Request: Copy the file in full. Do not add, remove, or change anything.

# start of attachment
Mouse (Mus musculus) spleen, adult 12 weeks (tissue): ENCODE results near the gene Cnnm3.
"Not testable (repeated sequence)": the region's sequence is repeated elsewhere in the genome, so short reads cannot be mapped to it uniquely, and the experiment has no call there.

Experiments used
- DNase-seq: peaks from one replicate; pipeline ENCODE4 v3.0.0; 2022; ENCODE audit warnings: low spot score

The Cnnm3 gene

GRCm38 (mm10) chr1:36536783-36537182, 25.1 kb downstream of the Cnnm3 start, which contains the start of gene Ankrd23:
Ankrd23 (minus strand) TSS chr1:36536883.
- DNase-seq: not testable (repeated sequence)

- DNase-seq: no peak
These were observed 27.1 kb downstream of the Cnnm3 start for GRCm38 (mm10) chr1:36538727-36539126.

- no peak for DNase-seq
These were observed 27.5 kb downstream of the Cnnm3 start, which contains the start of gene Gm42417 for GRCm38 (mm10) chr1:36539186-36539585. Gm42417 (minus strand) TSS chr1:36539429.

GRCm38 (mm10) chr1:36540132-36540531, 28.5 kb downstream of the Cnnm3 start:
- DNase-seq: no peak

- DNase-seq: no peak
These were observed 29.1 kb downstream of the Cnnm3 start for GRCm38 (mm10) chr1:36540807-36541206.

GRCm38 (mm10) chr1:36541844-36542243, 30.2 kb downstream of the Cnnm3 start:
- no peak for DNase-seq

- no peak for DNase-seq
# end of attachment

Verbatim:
Mouse (Mus musculus) spleen, adult 12 weeks (tissue): ENCODE results near the gene Cnnm3.
"Not testable (repeated sequence)": the region's sequence is repeated elsewhere in the genome, so short reads cannot be mapped to it uniquely, and the experiment has no call there.

Experiments used
- DNase-seq: peaks from one replicate; pipeline ENCODE4 v3.0.0; 2022; ENCODE audit warnings: low spot score

The Cnnm3 gene

GRCm38 (mm10) chr1:36536783-36537182, 25.1 kb downstream of the Cnnm3 start, which contains the start of gene Ankrd23:
Ankrd23 (minus strand) TSS chr1:36536883.
- DNase-seq: not testable (repeated sequence)

- DNase-seq: no peak
These were observed 27.1 kb downstream of the Cnnm3 start for GRCm38 (mm10) chr1:36538727-36539126.

- no peak for DNase-seq
These were observed 27.5 kb downstream of the Cnnm3 start, which contains the start of gene Gm42417 for GRCm38 (mm10) chr1:36539186-36539585. Gm42417 (minus strand) TSS chr1:36539429.

GRCm38 (mm10) chr1:36540132-36540531, 28.5 kb downstream of the Cnnm3 start:
- DNase-seq: no peak

- DNase-seq: no peak
These were observed 29.1 kb downstream of the Cnnm3 start for GRCm38 (mm10) chr1:36540807-36541206.

GRCm38 (mm10) chr1:36541844-36542243, 30.2 kb downstream of the Cnnm3 start:
- no peak for DNase-seq

- no peak for DNase-seq